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ArmaLite AR-18

Automatic Rifle

ArmaLite AR-18

Automatic Rifle

OVERVIEW
SPECIFICATIONS
VARIANTS
HISTORY
MEDIA
OVERVIEW



The Armalite AR-18 was a complete redesign of the classic AR-15 automatic rifle and meant for simplified Third World license production methods.
National Flag Graphic
ORIGIN: United States
YEAR: 1969
MANUFACTURER(S): Armalite - USA / HOWA Machinery Company - Japan / Sterling Armament Company - UK
OPERATORS: Australia; Botswana; Haiti; Ireland; Japan; Singapore; Swaziland; United Kingdom; United States
SPECIFICATIONS



Common measurements, and their respective conversions, are shown when possible. * Calibers listed may be model/chambering dependent.
ACTION: Gas-Operated; Rotating Bolt; Short-Stroke Piston
CALIBER(S)*: 5.56x45mm NATO
LENGTH (OVERALL): 940 millimeters (37.01 inches)
LENGTH (BARREL): 457 millimeters (17.99 inches)
WEIGHT (UNLOADED): 6.61 pounds (3.00 kilograms)
SIGHTS: Iron; Optional Optics
MUZZLE VELOCITY: 3,250 feet-per-second (991 meters-per-second)
RATE-OF-FIRE: 700 rounds-per-minute
VARIANTS



Series Model Variants
• AR-18 - Base Production Model
• AR-18S
• AR-180 - Semi-Automatic Model
• AR-180B - Updated AR-180 model appearing in 2002.
• SAR-87 - British produced variant.
• SAR-80 - Singaporean produced variant.
• HOWA Type 89 - Japanese produced variant.
• SA-80 - British produced variant; bullpup configuration.
• Bushmaster M17S - American produced variant; bullpup configuration.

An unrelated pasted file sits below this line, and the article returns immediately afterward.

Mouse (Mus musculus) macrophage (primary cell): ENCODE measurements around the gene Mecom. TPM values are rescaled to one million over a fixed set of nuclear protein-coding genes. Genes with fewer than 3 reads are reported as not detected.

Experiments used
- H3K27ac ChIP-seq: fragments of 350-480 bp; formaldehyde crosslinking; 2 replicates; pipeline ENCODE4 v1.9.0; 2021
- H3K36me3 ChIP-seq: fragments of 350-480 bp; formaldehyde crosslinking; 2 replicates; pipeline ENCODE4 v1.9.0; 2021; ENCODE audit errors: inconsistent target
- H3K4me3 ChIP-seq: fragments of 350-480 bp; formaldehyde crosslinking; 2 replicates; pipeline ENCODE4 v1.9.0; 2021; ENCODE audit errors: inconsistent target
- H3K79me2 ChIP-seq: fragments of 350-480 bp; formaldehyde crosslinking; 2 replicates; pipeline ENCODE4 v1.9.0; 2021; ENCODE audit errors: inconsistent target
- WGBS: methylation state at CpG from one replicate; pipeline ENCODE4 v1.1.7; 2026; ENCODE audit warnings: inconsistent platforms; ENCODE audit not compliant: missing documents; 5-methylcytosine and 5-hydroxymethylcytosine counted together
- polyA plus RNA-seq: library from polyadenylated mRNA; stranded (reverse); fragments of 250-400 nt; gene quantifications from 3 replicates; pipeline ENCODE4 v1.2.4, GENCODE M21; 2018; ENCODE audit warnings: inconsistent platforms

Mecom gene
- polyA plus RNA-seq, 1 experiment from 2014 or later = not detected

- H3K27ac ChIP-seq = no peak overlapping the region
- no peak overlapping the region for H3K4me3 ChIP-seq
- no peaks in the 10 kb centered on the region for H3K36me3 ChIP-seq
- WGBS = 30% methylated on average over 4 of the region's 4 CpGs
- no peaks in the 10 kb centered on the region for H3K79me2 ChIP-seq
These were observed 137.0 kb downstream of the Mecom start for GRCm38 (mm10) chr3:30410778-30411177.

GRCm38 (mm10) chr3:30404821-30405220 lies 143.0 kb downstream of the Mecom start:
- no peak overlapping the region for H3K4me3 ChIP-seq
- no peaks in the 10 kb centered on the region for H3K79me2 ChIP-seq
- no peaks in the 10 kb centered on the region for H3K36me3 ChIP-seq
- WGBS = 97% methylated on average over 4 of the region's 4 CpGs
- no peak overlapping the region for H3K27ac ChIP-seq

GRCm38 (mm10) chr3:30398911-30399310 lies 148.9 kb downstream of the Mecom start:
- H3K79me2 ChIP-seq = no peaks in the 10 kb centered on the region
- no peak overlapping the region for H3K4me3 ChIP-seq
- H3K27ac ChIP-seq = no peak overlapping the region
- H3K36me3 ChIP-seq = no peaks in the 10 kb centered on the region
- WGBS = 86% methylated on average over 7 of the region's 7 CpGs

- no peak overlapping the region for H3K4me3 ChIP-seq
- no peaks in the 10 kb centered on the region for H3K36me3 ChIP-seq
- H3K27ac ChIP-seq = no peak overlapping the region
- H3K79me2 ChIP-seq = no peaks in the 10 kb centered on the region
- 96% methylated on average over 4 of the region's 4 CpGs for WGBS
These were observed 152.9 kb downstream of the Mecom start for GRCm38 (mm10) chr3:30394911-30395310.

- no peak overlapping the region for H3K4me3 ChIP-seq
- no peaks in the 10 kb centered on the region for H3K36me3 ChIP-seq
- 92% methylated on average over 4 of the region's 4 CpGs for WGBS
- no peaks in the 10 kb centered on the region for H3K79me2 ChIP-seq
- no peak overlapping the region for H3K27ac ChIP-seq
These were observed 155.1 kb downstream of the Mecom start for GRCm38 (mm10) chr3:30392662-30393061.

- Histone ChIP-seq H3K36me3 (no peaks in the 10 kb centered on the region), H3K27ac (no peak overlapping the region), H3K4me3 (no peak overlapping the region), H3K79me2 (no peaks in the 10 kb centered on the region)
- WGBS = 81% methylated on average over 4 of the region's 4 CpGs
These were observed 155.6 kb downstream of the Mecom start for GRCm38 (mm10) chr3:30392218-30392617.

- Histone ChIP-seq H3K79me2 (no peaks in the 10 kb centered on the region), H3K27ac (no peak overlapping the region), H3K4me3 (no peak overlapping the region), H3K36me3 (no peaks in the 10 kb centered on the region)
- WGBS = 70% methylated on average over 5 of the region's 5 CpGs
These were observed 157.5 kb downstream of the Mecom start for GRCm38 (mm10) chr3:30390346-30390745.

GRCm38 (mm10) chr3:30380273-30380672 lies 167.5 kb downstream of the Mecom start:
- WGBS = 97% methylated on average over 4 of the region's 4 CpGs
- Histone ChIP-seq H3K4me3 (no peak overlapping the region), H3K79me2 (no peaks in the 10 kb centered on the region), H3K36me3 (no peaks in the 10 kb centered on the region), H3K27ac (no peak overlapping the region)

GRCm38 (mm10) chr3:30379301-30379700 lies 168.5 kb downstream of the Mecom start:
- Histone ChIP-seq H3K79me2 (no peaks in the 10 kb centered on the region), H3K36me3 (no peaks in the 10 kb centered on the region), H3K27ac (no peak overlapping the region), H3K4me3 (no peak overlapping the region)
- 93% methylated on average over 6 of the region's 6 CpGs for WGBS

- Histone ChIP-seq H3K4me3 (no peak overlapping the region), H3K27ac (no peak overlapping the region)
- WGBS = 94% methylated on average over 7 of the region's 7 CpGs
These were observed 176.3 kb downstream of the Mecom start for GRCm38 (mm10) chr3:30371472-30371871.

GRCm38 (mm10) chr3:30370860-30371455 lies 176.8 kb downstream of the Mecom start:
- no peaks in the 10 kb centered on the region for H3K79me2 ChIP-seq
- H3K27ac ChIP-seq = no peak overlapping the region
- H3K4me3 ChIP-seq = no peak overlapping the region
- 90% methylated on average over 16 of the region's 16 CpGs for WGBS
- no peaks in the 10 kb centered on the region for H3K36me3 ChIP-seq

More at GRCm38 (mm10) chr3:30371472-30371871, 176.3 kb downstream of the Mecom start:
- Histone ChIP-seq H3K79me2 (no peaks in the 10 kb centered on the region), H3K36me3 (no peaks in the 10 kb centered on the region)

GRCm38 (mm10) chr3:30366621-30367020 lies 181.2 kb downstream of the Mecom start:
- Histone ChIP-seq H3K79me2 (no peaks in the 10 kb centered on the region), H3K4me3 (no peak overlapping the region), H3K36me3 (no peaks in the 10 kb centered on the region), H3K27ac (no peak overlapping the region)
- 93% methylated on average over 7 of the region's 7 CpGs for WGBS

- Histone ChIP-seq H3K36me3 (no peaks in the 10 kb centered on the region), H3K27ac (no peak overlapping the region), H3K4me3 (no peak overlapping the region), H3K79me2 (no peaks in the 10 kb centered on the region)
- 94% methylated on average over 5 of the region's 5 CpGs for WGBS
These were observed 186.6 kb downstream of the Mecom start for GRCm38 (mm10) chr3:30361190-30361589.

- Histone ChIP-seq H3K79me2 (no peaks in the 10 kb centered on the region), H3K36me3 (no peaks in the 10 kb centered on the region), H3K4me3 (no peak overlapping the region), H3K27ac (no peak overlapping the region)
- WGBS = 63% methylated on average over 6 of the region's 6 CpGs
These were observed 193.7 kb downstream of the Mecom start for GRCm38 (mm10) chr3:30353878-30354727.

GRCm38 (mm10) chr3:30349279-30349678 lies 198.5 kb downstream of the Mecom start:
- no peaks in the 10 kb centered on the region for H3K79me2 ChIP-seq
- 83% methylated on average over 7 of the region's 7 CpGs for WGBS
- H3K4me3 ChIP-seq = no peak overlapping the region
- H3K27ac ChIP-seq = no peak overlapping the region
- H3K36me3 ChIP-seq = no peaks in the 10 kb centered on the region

HISTORY



Detailing the development and operational history of the ArmaLite AR-18 Automatic Rifle.  Entry last updated on 10/3/2017. Authored by Staff Writer. Content ©www.MilitaryFactory.com.
With Eugene Stoner's AR-15 rifle design firmly entrenched as the M16 under production by Colt, his Armalite firm turned to the design and production of a similar yet simplified version of their AR-15 design, moreso to license this version out for production in Third World markets. As the base AR-15 proved to be too difficult to manufacturer without the need for complex production facilities (it relied on aluminum forgings in its construction), the AR-18 was to be the "budget" assault rifle alternative in a market where the 5.56x45mm NATO cartridge was becoming as readily-available as the 7.62x51mm NATO type.

The gas-operated AR-18, looking every bit like its AR-15/M16 cousin, was produced with simplicity in mind utilizing plastic components and steel metal pressings throughout. Along with this cost-cutting approach, general operation of the weapon was kept to minimal expectations resulting in a reliable weapons system that was easy to maintain. The AR-18 was chambered to fire the 5.56x45mm cartridge and came with a foldable plastic butt. Magazines were also offered in 20-, 30- and 40-round counts with the system reporting a cyclic rate of fire of 700-800 rounds-per-minute.




ArmaLite AR-18 (Cont'd)

Automatic Rifle

ArmaLite AR-18 (Cont'd)

Automatic Rifle



As the United States military had already settled on the M-16 (AR-15) as its primary assault rifle, this left the AR-18 to attempt to find success on the global stage. The rifle would find a market niche through the UK-based Sterling Armaments concern and net its first quantitative sale. From then on, more foreign outlets began producing the system in more localized forms ensuring that the AR-18 would live on with various forces around the world.

AR-18 manufacturing spanned from 1969 to 1978. Armalite brought the AR-18 back into the fold in 2002 under the designation of AR-180B.






MEDIA





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